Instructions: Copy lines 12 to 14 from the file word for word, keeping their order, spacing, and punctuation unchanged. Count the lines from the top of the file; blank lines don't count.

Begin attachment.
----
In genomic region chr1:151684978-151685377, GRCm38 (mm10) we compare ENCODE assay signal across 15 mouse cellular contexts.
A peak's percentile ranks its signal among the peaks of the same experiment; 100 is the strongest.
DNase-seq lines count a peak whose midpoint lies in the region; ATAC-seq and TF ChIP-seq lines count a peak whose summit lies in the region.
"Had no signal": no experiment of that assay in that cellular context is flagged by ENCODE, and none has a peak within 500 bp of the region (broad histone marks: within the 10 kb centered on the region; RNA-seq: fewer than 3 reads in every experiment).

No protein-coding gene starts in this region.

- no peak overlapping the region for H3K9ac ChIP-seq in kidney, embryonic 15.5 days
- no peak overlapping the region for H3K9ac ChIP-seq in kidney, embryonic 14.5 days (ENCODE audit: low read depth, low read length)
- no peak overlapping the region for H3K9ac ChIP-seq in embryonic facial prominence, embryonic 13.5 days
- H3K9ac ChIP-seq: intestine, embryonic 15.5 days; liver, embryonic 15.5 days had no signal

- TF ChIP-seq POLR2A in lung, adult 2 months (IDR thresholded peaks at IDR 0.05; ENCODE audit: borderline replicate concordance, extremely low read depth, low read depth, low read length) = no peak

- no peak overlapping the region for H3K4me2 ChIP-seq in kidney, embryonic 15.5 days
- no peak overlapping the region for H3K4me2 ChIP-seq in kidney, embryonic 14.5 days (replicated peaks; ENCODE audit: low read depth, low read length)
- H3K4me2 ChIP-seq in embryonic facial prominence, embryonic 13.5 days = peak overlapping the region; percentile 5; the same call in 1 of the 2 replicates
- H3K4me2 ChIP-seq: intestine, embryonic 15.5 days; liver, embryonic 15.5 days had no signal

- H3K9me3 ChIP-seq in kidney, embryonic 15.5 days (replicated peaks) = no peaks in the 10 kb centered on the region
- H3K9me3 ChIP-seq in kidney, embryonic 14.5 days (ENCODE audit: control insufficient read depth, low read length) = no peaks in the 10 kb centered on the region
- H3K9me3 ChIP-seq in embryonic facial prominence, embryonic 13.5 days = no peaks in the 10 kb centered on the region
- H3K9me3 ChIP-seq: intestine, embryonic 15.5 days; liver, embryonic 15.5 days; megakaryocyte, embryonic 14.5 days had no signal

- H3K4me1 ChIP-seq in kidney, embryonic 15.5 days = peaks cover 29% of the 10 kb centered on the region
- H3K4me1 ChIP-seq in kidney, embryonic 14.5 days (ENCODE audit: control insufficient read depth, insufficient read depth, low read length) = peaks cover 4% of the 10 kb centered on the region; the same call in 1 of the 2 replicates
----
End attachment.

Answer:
- no peak overlapping the region for H3K4me2 ChIP-seq in kidney, embryonic 14.5 days (replicated peaks; ENCODE audit: low read depth, low read length)
- H3K4me2 ChIP-seq in embryonic facial prominence, embryonic 13.5 days = peak overlapping the region; percentile 5; the same call in 1 of the 2 replicates
- H3K4me2 ChIP-seq: intestine, embryonic 15.5 days; liver, embryonic 15.5 days had no signal